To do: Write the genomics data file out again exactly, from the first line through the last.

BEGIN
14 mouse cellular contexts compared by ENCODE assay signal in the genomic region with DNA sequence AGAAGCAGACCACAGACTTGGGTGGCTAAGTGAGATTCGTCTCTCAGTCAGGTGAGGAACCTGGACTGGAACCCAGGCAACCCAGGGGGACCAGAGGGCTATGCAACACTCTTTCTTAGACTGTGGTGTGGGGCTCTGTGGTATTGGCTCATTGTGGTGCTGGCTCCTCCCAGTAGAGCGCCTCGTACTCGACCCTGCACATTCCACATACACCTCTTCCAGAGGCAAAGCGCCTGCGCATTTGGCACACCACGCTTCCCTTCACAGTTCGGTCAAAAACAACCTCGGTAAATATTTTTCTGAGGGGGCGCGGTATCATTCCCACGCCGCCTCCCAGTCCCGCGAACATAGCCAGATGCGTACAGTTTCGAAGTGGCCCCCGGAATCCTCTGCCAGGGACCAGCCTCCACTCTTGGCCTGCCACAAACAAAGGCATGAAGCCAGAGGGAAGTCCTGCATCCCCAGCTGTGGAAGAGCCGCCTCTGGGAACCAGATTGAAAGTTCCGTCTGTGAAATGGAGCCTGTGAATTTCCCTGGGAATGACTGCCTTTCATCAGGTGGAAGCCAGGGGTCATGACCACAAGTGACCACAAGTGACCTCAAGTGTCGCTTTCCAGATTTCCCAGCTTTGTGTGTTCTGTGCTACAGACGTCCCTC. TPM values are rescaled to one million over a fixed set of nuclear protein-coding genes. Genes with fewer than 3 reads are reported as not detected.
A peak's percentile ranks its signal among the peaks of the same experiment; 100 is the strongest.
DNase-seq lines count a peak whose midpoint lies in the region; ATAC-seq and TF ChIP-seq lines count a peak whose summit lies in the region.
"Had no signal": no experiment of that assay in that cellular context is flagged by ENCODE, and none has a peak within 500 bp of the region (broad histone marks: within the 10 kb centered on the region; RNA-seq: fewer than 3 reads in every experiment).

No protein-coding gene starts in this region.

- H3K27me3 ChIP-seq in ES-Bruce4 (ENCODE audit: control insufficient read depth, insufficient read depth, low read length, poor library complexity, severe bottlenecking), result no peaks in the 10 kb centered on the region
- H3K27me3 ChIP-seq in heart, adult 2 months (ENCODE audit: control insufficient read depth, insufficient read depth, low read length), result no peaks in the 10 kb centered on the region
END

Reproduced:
14 mouse cellular contexts compared by ENCODE assay signal in the genomic region with DNA sequence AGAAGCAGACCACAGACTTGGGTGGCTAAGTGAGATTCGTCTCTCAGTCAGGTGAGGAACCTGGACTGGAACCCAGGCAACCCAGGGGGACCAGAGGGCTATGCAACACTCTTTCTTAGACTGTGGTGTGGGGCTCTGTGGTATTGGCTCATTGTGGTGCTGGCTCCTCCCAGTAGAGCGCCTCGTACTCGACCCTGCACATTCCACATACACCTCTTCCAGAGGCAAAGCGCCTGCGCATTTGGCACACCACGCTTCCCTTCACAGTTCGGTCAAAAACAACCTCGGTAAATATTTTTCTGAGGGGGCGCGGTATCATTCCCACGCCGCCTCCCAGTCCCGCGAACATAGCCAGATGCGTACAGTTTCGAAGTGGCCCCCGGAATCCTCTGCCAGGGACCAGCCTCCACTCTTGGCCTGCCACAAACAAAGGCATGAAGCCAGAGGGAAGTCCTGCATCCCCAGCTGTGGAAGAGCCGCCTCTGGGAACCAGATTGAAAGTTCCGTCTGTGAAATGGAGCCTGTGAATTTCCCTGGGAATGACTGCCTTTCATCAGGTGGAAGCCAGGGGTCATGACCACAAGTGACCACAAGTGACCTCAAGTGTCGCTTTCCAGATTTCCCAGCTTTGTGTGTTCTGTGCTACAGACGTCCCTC. TPM values are rescaled to one million over a fixed set of nuclear protein-coding genes. Genes with fewer than 3 reads are reported as not detected.
A peak's percentile ranks its signal among the peaks of the same experiment; 100 is the strongest.
DNase-seq lines count a peak whose midpoint lies in the region; ATAC-seq and TF ChIP-seq lines count a peak whose summit lies in the region.
"Had no signal": no experiment of that assay in that cellular context is flagged by ENCODE, and none has a peak within 500 bp of the region (broad histone marks: within the 10 kb centered on the region; RNA-seq: fewer than 3 reads in every experiment).

No protein-coding gene starts in this region.

- H3K27me3 ChIP-seq in ES-Bruce4 (ENCODE audit: control insufficient read depth, insufficient read depth, low read length, poor library complexity, severe bottlenecking), result no peaks in the 10 kb centered on the region
- H3K27me3 ChIP-seq in heart, adult 2 months (ENCODE audit: control insufficient read depth, insufficient read depth, low read length), result no peaks in the 10 kb centered on the region